Sometimes our bodies send undeniable signals that are too obvious to ignore. Coughing and sneezing with a fever? You're probably sick with a cold or flu. Red, itchy eyes after playing with a friend's dog? You might just be allergic to Fido's fur. But in other cases, the signals our bodies send are much more subtle, and if you don't know what you're looking for, you just might miss the very clear message that something needs attention, stat.
In all my years of personal and professional experience around female endocrine health, I've found that very few women know how to spot the signs of hormonal imbalance. After all, we're often taught that pain and suffering are just a normal part of the female experience. Why would we think to question killer cramps or massive mood swings? Because those things are, in fact, not normal, inevitable aspects of womanhood. They're just a few clear signs from your body alerting you to a hormonal imbalance.
The good news is, you can address many hormonal issues with the proper food and lifestyle tools and techniques. I built my career around hormonal health so no woman would have to guess why she's having a particular hormonal symptom ever again. Here's what to be on the lookout for, and how to fix it:
1. You have off-the-charts PMS.
Even though it's called "premenstrual syndrome," the symptoms of PMS can strike any time between ovulation and menstruation, during the second part of your monthly cycle, also known as your luteal phase. This is when many women feel everything from major bloating to uncontrollable crankiness. This cascade of unpleasant symptoms is usually caused by too much estrogen, low progesterone, and key micronutrient deficiencies.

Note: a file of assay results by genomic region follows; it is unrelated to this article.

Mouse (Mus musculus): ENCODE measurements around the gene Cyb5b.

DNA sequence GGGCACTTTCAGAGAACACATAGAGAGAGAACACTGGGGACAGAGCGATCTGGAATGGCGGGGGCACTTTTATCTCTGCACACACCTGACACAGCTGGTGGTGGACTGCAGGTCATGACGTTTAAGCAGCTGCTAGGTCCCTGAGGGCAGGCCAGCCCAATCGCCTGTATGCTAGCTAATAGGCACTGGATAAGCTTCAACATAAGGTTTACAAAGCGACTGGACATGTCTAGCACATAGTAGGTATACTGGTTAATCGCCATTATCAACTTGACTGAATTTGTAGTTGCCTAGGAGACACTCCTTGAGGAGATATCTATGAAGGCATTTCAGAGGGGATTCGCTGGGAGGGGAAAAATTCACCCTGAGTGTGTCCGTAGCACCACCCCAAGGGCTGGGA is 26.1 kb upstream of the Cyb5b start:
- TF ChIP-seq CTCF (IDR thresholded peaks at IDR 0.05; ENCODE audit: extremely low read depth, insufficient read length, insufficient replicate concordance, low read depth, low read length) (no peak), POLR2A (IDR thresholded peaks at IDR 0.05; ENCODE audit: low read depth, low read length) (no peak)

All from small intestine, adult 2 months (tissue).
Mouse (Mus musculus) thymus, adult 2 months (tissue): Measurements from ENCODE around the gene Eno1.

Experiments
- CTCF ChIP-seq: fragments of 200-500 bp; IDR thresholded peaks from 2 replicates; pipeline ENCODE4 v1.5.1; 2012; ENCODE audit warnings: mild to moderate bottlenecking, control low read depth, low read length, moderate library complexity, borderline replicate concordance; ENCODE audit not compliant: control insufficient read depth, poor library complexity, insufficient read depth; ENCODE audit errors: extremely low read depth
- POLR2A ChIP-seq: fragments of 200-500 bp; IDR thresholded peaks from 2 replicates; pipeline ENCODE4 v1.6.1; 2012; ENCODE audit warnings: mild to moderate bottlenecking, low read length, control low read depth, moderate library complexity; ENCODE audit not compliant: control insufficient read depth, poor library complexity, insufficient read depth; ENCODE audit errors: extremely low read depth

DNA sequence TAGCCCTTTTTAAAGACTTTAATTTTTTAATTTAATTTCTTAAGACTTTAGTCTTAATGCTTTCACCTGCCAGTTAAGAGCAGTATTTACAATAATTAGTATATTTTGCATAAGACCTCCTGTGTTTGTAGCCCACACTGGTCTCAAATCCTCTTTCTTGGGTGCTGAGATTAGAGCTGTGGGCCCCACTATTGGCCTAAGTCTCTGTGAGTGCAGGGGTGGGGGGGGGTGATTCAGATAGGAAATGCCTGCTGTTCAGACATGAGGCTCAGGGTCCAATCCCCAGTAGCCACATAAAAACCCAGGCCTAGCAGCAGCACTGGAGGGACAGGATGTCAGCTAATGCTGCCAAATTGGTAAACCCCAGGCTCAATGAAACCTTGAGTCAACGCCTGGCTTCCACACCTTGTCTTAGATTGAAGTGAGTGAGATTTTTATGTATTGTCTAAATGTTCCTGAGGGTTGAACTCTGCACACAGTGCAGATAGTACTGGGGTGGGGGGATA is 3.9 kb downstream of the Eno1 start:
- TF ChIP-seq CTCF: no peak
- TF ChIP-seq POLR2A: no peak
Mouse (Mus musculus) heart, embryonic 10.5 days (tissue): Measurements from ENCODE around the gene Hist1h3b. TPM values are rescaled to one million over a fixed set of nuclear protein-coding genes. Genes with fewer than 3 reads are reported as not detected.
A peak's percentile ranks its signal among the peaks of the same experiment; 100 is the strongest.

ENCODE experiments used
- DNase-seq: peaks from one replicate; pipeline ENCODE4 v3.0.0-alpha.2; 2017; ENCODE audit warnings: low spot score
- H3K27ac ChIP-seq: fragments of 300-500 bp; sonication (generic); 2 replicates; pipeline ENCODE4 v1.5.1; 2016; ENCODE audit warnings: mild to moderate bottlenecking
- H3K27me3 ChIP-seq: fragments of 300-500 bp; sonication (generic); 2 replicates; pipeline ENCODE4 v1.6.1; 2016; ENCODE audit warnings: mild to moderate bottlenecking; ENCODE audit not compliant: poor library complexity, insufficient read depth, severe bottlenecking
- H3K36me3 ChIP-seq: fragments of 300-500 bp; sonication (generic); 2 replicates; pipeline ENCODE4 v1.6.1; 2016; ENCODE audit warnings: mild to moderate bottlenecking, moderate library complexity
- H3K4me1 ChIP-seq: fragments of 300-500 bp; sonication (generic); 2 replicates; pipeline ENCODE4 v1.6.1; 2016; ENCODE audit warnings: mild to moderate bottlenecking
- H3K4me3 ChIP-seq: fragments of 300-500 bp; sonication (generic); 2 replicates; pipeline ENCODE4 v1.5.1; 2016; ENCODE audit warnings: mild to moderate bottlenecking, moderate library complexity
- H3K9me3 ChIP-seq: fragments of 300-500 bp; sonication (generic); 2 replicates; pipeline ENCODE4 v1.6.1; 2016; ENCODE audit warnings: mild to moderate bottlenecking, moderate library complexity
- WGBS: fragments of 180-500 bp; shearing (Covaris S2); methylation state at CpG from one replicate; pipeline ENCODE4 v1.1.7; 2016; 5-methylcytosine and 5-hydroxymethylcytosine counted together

Try: Eating leafy greens. Members of the brassica family like kale contain indole-3 carbinol, a powerful hormone balancer that promotes estrogen metabolism, which will help eliminate excess estrogen and prevent estrogen dominance.
2. You need the pill to have a "normal" period.
Birth control does not—I repeat, does not—fix your problematic period. The medication uses synthetic hormones to mimic pregnancy and prevent conception, but this blocks your body's natural rhythms and covers up your natural hormonal imbalance.
Try: Weaning off the pill. The transition may not be easy, so it's extra important to build a strong foundation of healthy eating and lifestyle habits and find an alternative birth control method for contraception before you quit completely.
3. You're constantly exhausted.